Since my conversion to Linux, most of my attention has been devoted to the technical aspects of mastering a new operating system. Sometimes I feel the need to just goof off and find myself looking at the games available to play that are written for the GNU/Linux OS.
First, I’ll point out that some success may be had using Wine which is described as a “Windows compatibility layer.” There are other methods of running Windows games on a Linux box, but my goal is to experience Linux in its purest form, and so I’m sticking exclusively to games that were written for Linux.
To my friends in Sosaria, this means I may not return in the near future since Ultima Online is only offered as a Windows application. However, I still have a hankering for “swords and sorcery” type computer games so lets look at a couple of those.
Battle for Wesnoth (ver 1.8)
One of the more prominent Linux games which features turn-based play against computer generated opponents. There are several campaigns available and users can also design their own campaigns and maps using the available map editor. Campaigns are developed by other players, and offer well written narratives with clear objectives. You can also engage in multi-player online campaigns. For Linux Mint, the game was available through the Package Manager which makes selection and installation of the necessary files a breeze.
I’ve played through several campaigns and found this game to be an enjoyable diversion, or even an obsession. When I first started to play, I would spend an entire day working through a campaign and not even realize how long I had been at it.
Dungeon Crawl Stone Soup (ver 0.9.1)
Here’s a game that hearkens back to the early MUDs (Multi User Dungeons). It is described as a “roguelike game.” It is also available using the Package Manager in two varieties. The console version is text only and the “tiles” version offers graphic maps, and inventory displays.
I downloaded this game this week, so I’m still working through the tutorials. The tiles version does allow use of the mouse for navigation and selection so that makes it easier to focus on the fun. You can play against computer generated foes, or online. The website offers more detail on initiating the online game. If you’re a fan of older style games, this is a good choice. I’ll be playing more of this after I master the tutorials and you may even see me online. Perhaps someday, Lord Raven will inhabit every virtual world known to man! Buwahahah!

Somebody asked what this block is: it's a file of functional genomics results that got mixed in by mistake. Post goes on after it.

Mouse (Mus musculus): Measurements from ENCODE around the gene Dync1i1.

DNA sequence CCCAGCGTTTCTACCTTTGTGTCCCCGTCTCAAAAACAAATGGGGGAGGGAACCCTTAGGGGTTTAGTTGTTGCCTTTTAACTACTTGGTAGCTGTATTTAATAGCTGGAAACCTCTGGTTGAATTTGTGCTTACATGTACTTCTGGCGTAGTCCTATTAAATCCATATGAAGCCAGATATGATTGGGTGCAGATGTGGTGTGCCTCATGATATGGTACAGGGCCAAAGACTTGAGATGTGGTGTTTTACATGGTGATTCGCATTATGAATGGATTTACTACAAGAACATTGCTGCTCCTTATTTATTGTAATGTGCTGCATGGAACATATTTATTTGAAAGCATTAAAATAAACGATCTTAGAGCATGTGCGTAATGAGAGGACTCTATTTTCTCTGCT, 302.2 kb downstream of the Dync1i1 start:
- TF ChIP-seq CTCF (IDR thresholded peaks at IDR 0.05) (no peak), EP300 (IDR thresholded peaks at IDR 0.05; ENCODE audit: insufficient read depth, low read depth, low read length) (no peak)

Now that we’ve taken a look at a couple of swords and sorcery type games, let’s give our Wizard’s hat a rest and look at some other game options for Linux.
Lincity – A city simulation game. (1.13.1)
You are probably thinking of a game with a sim-ilar name and if you ever played the early version of that game, you already have a good idea of what Lincity is like. This game is available using the Package Manager so it’s pretty easy to install and play. There are similar games with “enhanced” graphics but they felt too much like a children’s version for my taste. There are lots of possibilities with this complex game and I admit that I’ve already spend a good amount of time playing it obsessively.
After several failed megacities, I decided to focus on slow growth with a solid agricultural base. I won’t get into too much detail and spoil your fun, but it seemed like I finally found a working model which would grow well. Until it fell into ruin and chaos. Maybe I should withdraw my application for City Manager of Detroit and stick to simulations. On the other hand, how could I mess up Detroit any more than it already is?
There is no multi-player version so when your city fails it won’t be due to Mongrel Hordes, just your own incompetence. This is another game that will appeal to some folks as it has the look and feel of older DOS based computer games. Let’s face it, to some of us 3D graphics are just confusing!
glChess (ver 2.32.1)
One game you will have no trouble finding for Linux is Chess. Recently I decided to return to the game and set up a Chess circle on Google + which is based on correspondence type games. Having decided to dive right in, I also realized that my game might be kinda rusty since I’ve not had any friends… er, I mean “worthy opponents” for many years. It turns out that my precious copy of The Complete Chess Player uses an obsolete and completely baffling version of Chess notation so I also need to learn Algebraic Chess Notation and so I wanted a program that would display the game board and moves this way.
There are several Chess games available using the Package Manager, and I downloaded a variety to test. My personal favorite was glChess as it was simple enough for me to concentrate on my game, while offering the features I was looking for.
Some versions offer more sophisticated features, and there are options for playing against live opponents. Some of the games run in terminal mode, and use text instead of graphics. There are different engines available and it seems that some of the games will automatically recognize what is available on your system. I’m still a bit weak on the technical stuff in Linux so I’m going to avoid going into a lot of detail here. To summarize, just as the game is difficult to master you may also find installing and playing some versions using Linux equally difficult.
Every game I’ve reviewed is probably available from the repository for your favorite Linux distro. They were all available from the repositories I access using Linux Mint. I’d recommend using the Package Manager, or Software Manager to download and install them. However, if you refuse to settle for version 1.2 and insist on having version 1.3 the direct links to the websites are provided as well.